Oregon Board of Licensed Professional Counselors and Therapists
Master of Arts, Counseling Psychology
Lewis & Clark, Portland, OR
Bachelor of Arts, Psychology
Wesleyan University, Middletown, CT
I completed my graduate internship in 2011 at William Temple House, where I later served as a volunteer counselor and a group supervisor for interns. I've been in private practice since 2012.
I believe we all have the capacity to live full, rewarding lives, and that counseling can help to unlock that potential. When life’s many challenges overwhelm us or make us feel “stuck,” counseling can provide a uniquely safe space in which difficult feelings and experiences can be explored. By cultivating mindfulness, compassion and courage, we can allow our wounds to heal and discover new ways of relating to our thoughts, our emotions and the world around us.
I work with adults (18 and over) on a wide range of issues, including depression, anxiety, relationship problems, stress management, trauma, loss and grief, self-esteem, life transitions, spirituality, career counseling, short-term concerns/problem solving, general mental health and wellness and more.
These are a few of the principles that guide my practice:
Collaboration. While my training has provided me with a degree of expertise on mental health issues, you are the expert on you. I view the process of therapy as entirely collaborative, and one of my most important goals is to honor, respect and strengthen your perspective throughout the process.
Putting it all in context. We are all deeply influenced by a wide range of forces, many of which are beyond our control: the makeup of our genes, the environment in which we grew up, our culture and our society, to name a few. I believe strongly in taking responsibility for our actions—but I also feel that understanding context is essential to cultivating compassion for ourselves and others.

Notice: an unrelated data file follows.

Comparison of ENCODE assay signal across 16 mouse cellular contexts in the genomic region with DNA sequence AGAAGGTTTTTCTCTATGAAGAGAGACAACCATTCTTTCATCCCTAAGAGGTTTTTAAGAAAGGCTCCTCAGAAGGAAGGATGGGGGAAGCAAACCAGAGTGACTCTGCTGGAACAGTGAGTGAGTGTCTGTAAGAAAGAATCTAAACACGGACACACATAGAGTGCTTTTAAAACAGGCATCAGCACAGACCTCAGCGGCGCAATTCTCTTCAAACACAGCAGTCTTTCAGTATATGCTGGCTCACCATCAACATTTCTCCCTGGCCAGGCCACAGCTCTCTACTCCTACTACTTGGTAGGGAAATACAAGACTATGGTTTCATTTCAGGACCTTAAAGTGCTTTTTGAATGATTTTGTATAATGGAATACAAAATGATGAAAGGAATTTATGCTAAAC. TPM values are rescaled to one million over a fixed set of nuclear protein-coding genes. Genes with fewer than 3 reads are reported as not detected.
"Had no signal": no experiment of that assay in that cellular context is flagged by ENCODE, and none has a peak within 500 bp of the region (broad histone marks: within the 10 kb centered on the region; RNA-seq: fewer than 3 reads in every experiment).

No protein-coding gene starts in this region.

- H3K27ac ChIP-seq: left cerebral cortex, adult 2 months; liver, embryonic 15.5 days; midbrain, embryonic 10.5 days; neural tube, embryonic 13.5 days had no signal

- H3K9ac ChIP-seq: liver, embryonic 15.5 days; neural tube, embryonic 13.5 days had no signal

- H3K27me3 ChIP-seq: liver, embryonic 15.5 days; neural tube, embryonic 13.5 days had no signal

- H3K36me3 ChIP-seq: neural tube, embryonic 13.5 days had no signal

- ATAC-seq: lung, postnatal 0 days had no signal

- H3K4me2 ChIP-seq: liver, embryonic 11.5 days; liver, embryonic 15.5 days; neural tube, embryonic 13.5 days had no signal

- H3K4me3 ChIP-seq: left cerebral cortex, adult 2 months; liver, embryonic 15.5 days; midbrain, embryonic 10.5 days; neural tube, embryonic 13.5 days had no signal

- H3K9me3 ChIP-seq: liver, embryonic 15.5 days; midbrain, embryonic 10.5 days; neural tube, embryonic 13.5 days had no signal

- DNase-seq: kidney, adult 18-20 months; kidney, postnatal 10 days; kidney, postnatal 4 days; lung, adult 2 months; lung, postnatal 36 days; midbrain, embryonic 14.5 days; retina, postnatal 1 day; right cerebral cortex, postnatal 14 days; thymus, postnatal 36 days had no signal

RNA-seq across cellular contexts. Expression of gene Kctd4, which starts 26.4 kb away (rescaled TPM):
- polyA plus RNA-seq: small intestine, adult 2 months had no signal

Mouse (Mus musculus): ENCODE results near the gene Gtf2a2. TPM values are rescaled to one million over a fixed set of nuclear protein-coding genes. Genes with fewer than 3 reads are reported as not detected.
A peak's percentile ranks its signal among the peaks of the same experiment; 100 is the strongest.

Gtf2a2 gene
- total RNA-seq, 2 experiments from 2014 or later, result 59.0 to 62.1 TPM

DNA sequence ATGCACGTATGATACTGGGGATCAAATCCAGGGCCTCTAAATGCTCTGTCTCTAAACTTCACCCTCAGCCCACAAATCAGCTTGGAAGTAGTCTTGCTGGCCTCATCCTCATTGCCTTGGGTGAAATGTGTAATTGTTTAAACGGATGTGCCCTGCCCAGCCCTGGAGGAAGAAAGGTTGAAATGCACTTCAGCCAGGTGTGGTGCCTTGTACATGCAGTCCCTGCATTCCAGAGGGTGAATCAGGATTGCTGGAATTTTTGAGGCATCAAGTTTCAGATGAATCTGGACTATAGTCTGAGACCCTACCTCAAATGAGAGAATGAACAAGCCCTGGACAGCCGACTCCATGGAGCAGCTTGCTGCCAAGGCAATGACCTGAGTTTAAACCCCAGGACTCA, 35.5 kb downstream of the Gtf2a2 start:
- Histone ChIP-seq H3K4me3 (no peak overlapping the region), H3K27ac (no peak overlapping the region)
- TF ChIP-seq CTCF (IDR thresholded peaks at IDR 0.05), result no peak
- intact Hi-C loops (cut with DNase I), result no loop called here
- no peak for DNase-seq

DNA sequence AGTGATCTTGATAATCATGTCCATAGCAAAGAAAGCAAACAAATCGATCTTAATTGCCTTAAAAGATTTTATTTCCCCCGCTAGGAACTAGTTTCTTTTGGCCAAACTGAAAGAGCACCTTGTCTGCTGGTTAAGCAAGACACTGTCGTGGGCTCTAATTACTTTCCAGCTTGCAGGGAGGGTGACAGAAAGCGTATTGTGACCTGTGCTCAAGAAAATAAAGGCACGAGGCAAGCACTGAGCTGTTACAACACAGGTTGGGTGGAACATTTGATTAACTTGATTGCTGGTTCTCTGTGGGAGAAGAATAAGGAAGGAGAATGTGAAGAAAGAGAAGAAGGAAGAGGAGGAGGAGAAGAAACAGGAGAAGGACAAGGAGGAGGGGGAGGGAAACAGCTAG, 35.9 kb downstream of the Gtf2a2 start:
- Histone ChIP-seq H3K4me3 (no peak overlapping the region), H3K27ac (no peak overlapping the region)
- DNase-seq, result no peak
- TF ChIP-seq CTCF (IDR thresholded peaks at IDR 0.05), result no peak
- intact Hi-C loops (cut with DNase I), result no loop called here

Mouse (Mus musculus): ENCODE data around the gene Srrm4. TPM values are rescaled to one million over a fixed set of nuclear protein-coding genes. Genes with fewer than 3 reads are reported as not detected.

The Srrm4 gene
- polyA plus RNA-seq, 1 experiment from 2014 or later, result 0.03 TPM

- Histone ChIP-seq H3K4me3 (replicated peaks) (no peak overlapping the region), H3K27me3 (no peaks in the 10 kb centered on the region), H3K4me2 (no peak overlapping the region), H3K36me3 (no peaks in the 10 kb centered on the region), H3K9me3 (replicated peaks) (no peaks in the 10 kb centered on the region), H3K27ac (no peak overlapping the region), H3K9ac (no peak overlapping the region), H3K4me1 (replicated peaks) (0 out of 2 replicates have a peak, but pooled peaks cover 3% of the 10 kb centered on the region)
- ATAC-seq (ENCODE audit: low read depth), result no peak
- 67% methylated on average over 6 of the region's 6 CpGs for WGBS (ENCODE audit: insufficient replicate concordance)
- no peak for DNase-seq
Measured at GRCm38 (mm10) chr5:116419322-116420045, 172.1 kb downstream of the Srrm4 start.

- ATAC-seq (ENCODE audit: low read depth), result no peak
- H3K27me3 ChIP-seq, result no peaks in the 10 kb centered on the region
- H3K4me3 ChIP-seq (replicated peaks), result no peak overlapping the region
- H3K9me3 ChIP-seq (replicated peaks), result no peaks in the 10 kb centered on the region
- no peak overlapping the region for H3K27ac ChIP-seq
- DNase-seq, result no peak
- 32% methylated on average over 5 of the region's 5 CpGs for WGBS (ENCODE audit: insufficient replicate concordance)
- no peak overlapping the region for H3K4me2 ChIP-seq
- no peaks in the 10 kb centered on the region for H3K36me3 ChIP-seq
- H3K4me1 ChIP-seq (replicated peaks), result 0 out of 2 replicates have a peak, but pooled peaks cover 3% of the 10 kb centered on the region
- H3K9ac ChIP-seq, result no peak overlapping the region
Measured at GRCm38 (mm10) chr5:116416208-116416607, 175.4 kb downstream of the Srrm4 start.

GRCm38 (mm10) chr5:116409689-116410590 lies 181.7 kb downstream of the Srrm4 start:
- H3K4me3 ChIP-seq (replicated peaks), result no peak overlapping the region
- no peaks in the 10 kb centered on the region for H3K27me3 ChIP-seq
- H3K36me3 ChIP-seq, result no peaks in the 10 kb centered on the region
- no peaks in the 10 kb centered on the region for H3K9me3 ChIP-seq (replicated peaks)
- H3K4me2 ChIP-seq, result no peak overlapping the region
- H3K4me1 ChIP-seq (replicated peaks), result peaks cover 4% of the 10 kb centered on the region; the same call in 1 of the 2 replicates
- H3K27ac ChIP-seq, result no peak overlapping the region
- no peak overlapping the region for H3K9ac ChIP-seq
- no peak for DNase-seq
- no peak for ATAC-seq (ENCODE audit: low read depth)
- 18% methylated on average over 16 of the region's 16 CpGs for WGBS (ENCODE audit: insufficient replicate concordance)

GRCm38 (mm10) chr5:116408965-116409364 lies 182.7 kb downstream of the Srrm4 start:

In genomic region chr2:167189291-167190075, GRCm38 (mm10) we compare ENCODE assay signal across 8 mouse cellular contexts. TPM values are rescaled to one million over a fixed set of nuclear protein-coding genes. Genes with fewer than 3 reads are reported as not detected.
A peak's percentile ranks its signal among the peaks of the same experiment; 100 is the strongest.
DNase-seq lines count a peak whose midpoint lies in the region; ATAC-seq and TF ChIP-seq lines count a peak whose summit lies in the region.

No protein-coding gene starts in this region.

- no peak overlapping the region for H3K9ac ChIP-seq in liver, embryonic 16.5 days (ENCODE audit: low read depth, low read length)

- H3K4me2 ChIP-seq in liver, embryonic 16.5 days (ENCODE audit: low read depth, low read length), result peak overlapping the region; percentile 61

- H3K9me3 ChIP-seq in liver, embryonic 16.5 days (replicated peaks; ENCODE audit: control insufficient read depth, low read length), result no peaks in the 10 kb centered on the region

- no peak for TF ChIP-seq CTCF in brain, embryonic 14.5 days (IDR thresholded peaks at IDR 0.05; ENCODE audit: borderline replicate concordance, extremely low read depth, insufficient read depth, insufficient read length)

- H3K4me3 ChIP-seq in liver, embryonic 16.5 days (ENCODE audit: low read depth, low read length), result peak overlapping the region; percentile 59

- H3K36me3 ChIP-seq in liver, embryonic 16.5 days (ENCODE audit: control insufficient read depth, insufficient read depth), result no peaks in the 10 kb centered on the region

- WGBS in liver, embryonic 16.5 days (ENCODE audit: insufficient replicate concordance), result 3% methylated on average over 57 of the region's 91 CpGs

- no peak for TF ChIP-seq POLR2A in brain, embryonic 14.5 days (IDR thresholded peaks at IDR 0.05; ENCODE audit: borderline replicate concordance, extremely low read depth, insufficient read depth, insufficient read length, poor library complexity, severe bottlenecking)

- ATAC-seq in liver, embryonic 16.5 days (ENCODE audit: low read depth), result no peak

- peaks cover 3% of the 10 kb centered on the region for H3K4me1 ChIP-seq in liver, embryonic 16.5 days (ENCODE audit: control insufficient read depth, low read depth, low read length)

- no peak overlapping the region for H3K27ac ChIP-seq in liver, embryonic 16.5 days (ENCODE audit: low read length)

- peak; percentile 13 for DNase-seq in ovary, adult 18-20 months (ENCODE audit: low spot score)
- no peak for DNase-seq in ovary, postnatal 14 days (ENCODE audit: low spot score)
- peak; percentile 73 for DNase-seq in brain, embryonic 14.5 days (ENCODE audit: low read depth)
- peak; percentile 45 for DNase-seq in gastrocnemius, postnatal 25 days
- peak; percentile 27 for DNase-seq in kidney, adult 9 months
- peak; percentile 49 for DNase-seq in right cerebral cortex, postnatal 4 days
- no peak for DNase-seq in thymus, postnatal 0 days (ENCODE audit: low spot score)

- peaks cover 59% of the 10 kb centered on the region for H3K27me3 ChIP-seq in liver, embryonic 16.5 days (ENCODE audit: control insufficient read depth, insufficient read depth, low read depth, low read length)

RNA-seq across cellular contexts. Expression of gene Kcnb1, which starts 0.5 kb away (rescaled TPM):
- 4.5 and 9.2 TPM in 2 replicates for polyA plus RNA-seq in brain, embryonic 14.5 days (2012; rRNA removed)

Integrating theories. I’m influenced by a broad range of psychological theories, including Humanistic/Rogerian, Existential, Psychodynamic, Internal Family Systems (IFS), Cognitive Behavioral Therapy (CBT) and Dialectical Behavior Therapy (DBT), and I draw from them and others as needed to address your unique goals and struggles.
Mindfulness. Mindfulness involves stepping out of our incessant thinking about the past and future and bringing our awareness into the present moment. It sounds simple, and it is—but it’s not easy! Nonetheless, I believe that cultivating mindfulness is a vital element of healing and growth.
Respect for diversity. The ways in which we are different—our race, age, gender, sexual orientation, faith and many other factors—are vital elements of who we are. Sadly, the way that other people and our culture view those differences can also be the source of tremendous stigma and disempowerment. I believe in openly exploring the ways in which power and privilege impact us without losing sight of the unique strengths that our differences offer.
Building on strengths. In our culture we have a very strong tendency to focus on our weaknesses, the things we don’t like about ourselves and our lives. And while it’s important to address the things we’d like to change, it’s also vital to recognize our strengths and build on them.
Acceptance. We tend to think that being self-critical is the only way to improve, but in reality it’s often the largest obstacle to progress. Ironically enough, we often need to accept the way we are before we can change.